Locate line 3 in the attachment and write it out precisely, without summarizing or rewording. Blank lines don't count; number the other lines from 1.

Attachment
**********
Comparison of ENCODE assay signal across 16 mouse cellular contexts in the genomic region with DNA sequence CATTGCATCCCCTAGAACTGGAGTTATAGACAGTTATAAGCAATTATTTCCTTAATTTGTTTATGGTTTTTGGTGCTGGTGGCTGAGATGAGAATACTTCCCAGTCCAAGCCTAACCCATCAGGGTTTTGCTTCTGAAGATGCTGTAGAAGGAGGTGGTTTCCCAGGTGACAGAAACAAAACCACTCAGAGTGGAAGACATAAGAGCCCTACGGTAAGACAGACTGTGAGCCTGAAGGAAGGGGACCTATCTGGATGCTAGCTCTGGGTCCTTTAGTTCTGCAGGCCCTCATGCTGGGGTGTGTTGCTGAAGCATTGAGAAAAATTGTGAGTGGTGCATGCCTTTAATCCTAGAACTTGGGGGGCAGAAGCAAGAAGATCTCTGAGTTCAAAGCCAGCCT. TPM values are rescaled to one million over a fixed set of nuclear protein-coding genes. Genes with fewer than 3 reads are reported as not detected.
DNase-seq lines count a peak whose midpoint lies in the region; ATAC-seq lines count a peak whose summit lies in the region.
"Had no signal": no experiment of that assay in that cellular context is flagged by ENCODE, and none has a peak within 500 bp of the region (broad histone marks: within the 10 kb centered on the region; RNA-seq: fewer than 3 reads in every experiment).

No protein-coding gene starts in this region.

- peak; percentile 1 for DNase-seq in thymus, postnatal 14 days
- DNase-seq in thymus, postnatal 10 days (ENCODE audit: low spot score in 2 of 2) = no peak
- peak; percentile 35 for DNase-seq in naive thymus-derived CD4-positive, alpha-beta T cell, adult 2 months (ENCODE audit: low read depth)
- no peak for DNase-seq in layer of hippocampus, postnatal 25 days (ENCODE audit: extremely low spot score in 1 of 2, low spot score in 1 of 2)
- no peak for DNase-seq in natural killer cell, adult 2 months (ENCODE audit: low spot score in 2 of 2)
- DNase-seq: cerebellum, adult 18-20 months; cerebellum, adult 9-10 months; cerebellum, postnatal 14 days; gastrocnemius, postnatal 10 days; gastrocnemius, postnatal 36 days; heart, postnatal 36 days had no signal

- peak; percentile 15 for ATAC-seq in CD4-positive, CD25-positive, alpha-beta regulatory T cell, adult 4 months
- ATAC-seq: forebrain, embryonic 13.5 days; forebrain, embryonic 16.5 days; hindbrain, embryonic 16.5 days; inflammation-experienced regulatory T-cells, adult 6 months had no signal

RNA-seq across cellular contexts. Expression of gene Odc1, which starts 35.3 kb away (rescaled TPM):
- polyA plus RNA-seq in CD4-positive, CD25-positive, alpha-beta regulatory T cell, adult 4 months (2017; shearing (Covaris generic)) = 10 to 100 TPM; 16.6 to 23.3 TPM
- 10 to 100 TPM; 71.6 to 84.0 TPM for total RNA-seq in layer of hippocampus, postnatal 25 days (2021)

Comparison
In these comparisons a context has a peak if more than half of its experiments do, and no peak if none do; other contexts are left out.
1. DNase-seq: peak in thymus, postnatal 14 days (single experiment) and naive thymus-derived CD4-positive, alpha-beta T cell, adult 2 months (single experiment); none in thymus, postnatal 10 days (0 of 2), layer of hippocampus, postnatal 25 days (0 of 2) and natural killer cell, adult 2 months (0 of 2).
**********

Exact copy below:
"Had no signal": no experiment of that assay in that cellular context is flagged by ENCODE, and none has a peak within 500 bp of the region (broad histone marks: within the 10 kb centered on the region; RNA-seq: fewer than 3 reads in every experiment).